Massachusetts researchers have developed new epigenetic clocks designed to more accurately predict how people age and to gauge the effectiveness of aging interventions to increase longevity.

Investigators from Brigham and Women’s Hospital, which is part of the Mass General Brigham healthcare system and a teaching hospital of Harvard Medical School, unveiled the new epigenetic clock, a machine learning model designed to predict a person’s biological age using DNA structure. The new model cannot only predict biological age but also distinguishes between genetic differences that may slow or accelerate aging and evaluates the effectiveness of anti-aging interventions with increased accuracy, according to the researchers.

According to the study’s authors, previous epigenetic clocks have been used to predict biological age (the actual age of human cells) using DNA methylation patterns. However, those models often lacked causal insights into factors that can cause individuals to age faster or slower such as genetic factors, chronic disease or lifestyle factors like diet and smoking.  

“We have created the first clock to distinguish between cause and effect,” corresponding author Vadim Gladyshev, PhD, a principal investigator in the Division of Genetics at Brigham and Women’s Hospital, said in a news release. “Our clocks distinguish between changes that accelerate and counteract aging to predict biological age and assess the efficacy of aging interventions.”

The researchers established a new framework to introduce causal information into epigenetic clocks, resulting in the creation of the DamAge and AdaptAge clocks that track both detrimental and adaptive DNA changes. DamAge correlates with adverse outcomes, including mortality, while AdaptAge is associated with beneficial adaptations.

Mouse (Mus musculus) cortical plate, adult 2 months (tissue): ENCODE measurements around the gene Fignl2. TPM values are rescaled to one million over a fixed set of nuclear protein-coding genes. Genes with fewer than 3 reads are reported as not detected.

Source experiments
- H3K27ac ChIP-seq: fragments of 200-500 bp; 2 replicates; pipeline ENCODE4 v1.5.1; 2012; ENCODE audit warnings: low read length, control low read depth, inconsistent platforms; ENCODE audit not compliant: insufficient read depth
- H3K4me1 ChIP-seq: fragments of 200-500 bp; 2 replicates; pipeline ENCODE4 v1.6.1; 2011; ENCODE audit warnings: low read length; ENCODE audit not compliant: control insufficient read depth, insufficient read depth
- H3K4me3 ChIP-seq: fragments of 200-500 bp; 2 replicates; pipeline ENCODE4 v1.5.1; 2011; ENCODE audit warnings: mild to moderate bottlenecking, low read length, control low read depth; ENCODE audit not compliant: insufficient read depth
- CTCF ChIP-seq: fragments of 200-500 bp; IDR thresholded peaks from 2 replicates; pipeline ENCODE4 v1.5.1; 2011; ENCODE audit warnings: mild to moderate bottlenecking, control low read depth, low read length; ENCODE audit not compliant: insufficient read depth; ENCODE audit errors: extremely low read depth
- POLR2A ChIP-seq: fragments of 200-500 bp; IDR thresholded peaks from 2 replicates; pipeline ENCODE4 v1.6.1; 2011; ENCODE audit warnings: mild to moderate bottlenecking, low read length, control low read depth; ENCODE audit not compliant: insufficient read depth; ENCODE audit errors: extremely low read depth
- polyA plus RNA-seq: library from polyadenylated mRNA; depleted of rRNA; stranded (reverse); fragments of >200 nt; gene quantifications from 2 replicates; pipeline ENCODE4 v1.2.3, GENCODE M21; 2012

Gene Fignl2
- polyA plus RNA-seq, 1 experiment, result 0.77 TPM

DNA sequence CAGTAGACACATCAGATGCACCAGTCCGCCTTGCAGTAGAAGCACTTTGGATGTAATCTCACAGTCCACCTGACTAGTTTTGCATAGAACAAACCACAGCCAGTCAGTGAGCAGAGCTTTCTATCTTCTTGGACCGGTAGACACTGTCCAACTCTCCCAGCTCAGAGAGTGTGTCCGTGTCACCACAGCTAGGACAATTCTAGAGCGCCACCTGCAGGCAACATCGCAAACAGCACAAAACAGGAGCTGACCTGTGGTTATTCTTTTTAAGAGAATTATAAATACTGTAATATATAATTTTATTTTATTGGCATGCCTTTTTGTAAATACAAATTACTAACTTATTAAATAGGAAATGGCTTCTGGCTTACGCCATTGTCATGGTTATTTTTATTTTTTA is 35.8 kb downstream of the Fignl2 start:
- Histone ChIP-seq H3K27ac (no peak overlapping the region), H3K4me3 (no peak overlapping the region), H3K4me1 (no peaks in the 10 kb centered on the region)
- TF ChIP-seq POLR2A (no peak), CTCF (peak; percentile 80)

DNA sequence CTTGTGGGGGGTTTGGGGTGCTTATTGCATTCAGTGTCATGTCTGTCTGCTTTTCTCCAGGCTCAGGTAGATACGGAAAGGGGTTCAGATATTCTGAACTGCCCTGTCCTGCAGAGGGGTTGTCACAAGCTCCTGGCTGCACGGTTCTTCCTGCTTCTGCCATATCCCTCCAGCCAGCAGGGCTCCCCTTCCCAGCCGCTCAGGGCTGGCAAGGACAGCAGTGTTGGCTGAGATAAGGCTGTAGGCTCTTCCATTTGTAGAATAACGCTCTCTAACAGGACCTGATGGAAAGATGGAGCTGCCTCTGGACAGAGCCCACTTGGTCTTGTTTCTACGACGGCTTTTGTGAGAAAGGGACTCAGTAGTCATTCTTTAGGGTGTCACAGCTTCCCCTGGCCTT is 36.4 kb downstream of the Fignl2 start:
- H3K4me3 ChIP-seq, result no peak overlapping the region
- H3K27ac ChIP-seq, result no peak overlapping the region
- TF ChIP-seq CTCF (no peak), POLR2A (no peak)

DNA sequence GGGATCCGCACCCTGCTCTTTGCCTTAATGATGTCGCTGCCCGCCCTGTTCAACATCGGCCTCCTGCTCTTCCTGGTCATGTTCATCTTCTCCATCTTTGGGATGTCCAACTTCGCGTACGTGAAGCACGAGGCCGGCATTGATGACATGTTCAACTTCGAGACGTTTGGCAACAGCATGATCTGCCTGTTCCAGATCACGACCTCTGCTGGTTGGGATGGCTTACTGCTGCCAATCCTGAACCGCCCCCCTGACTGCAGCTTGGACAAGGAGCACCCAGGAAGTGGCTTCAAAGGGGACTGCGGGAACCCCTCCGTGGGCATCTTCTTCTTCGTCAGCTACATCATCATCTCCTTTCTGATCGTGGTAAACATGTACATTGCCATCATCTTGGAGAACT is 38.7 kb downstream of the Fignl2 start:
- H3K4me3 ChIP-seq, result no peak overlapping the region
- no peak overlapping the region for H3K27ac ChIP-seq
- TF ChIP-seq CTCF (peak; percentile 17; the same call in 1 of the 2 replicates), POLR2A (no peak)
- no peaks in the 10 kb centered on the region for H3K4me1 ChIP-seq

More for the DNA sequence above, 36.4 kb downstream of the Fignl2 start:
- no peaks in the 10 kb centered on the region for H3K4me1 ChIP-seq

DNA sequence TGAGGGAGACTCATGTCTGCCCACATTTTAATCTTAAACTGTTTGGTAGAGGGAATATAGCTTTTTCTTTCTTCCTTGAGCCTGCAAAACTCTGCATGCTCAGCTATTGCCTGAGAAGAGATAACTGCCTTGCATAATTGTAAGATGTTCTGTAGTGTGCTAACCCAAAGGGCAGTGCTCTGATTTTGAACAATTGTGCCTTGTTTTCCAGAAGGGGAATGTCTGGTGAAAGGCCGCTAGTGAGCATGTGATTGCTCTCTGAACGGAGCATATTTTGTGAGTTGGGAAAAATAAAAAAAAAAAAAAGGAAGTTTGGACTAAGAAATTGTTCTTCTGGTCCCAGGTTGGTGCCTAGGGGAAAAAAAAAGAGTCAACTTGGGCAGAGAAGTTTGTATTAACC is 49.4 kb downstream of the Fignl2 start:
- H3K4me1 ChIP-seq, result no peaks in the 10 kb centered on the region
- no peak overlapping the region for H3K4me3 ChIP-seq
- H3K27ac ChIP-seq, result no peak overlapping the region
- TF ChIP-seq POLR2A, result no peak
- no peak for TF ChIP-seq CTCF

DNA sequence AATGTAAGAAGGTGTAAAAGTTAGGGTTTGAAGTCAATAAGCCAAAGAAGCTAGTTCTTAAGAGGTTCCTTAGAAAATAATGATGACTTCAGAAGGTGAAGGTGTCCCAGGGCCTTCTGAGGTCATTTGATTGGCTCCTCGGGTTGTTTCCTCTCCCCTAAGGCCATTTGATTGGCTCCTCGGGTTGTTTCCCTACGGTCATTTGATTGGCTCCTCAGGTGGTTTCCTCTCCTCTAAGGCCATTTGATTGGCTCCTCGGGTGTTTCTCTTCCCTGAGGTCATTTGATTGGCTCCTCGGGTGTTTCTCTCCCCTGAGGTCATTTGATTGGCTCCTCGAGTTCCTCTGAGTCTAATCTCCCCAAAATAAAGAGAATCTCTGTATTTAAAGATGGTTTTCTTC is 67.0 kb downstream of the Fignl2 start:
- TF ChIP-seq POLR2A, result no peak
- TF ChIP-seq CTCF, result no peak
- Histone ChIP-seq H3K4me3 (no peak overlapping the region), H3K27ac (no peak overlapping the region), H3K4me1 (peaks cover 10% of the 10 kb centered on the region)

Scientists tested their models using data collected from 4,651 individuals in the Framingham Heart Study and the Normative Aging Study. They found that damage, caused by chronic conditions such as cancer or smoking cigarettes, contributes to an increased risk of death while protective changes to DNA methylation such as age-related interventions or lifestyle changes may contribute to a longer lifespan.

“Aging is a complex process, and we still do not know what interventions against it actually work,” Gladyshev in the release. “Our findings present a step forward for aging research, allowing us to more accurately quantify biological age and evaluate the ability of novel aging interventions to increase longevity.”Findings of the study appeared in the journal Nature Aging


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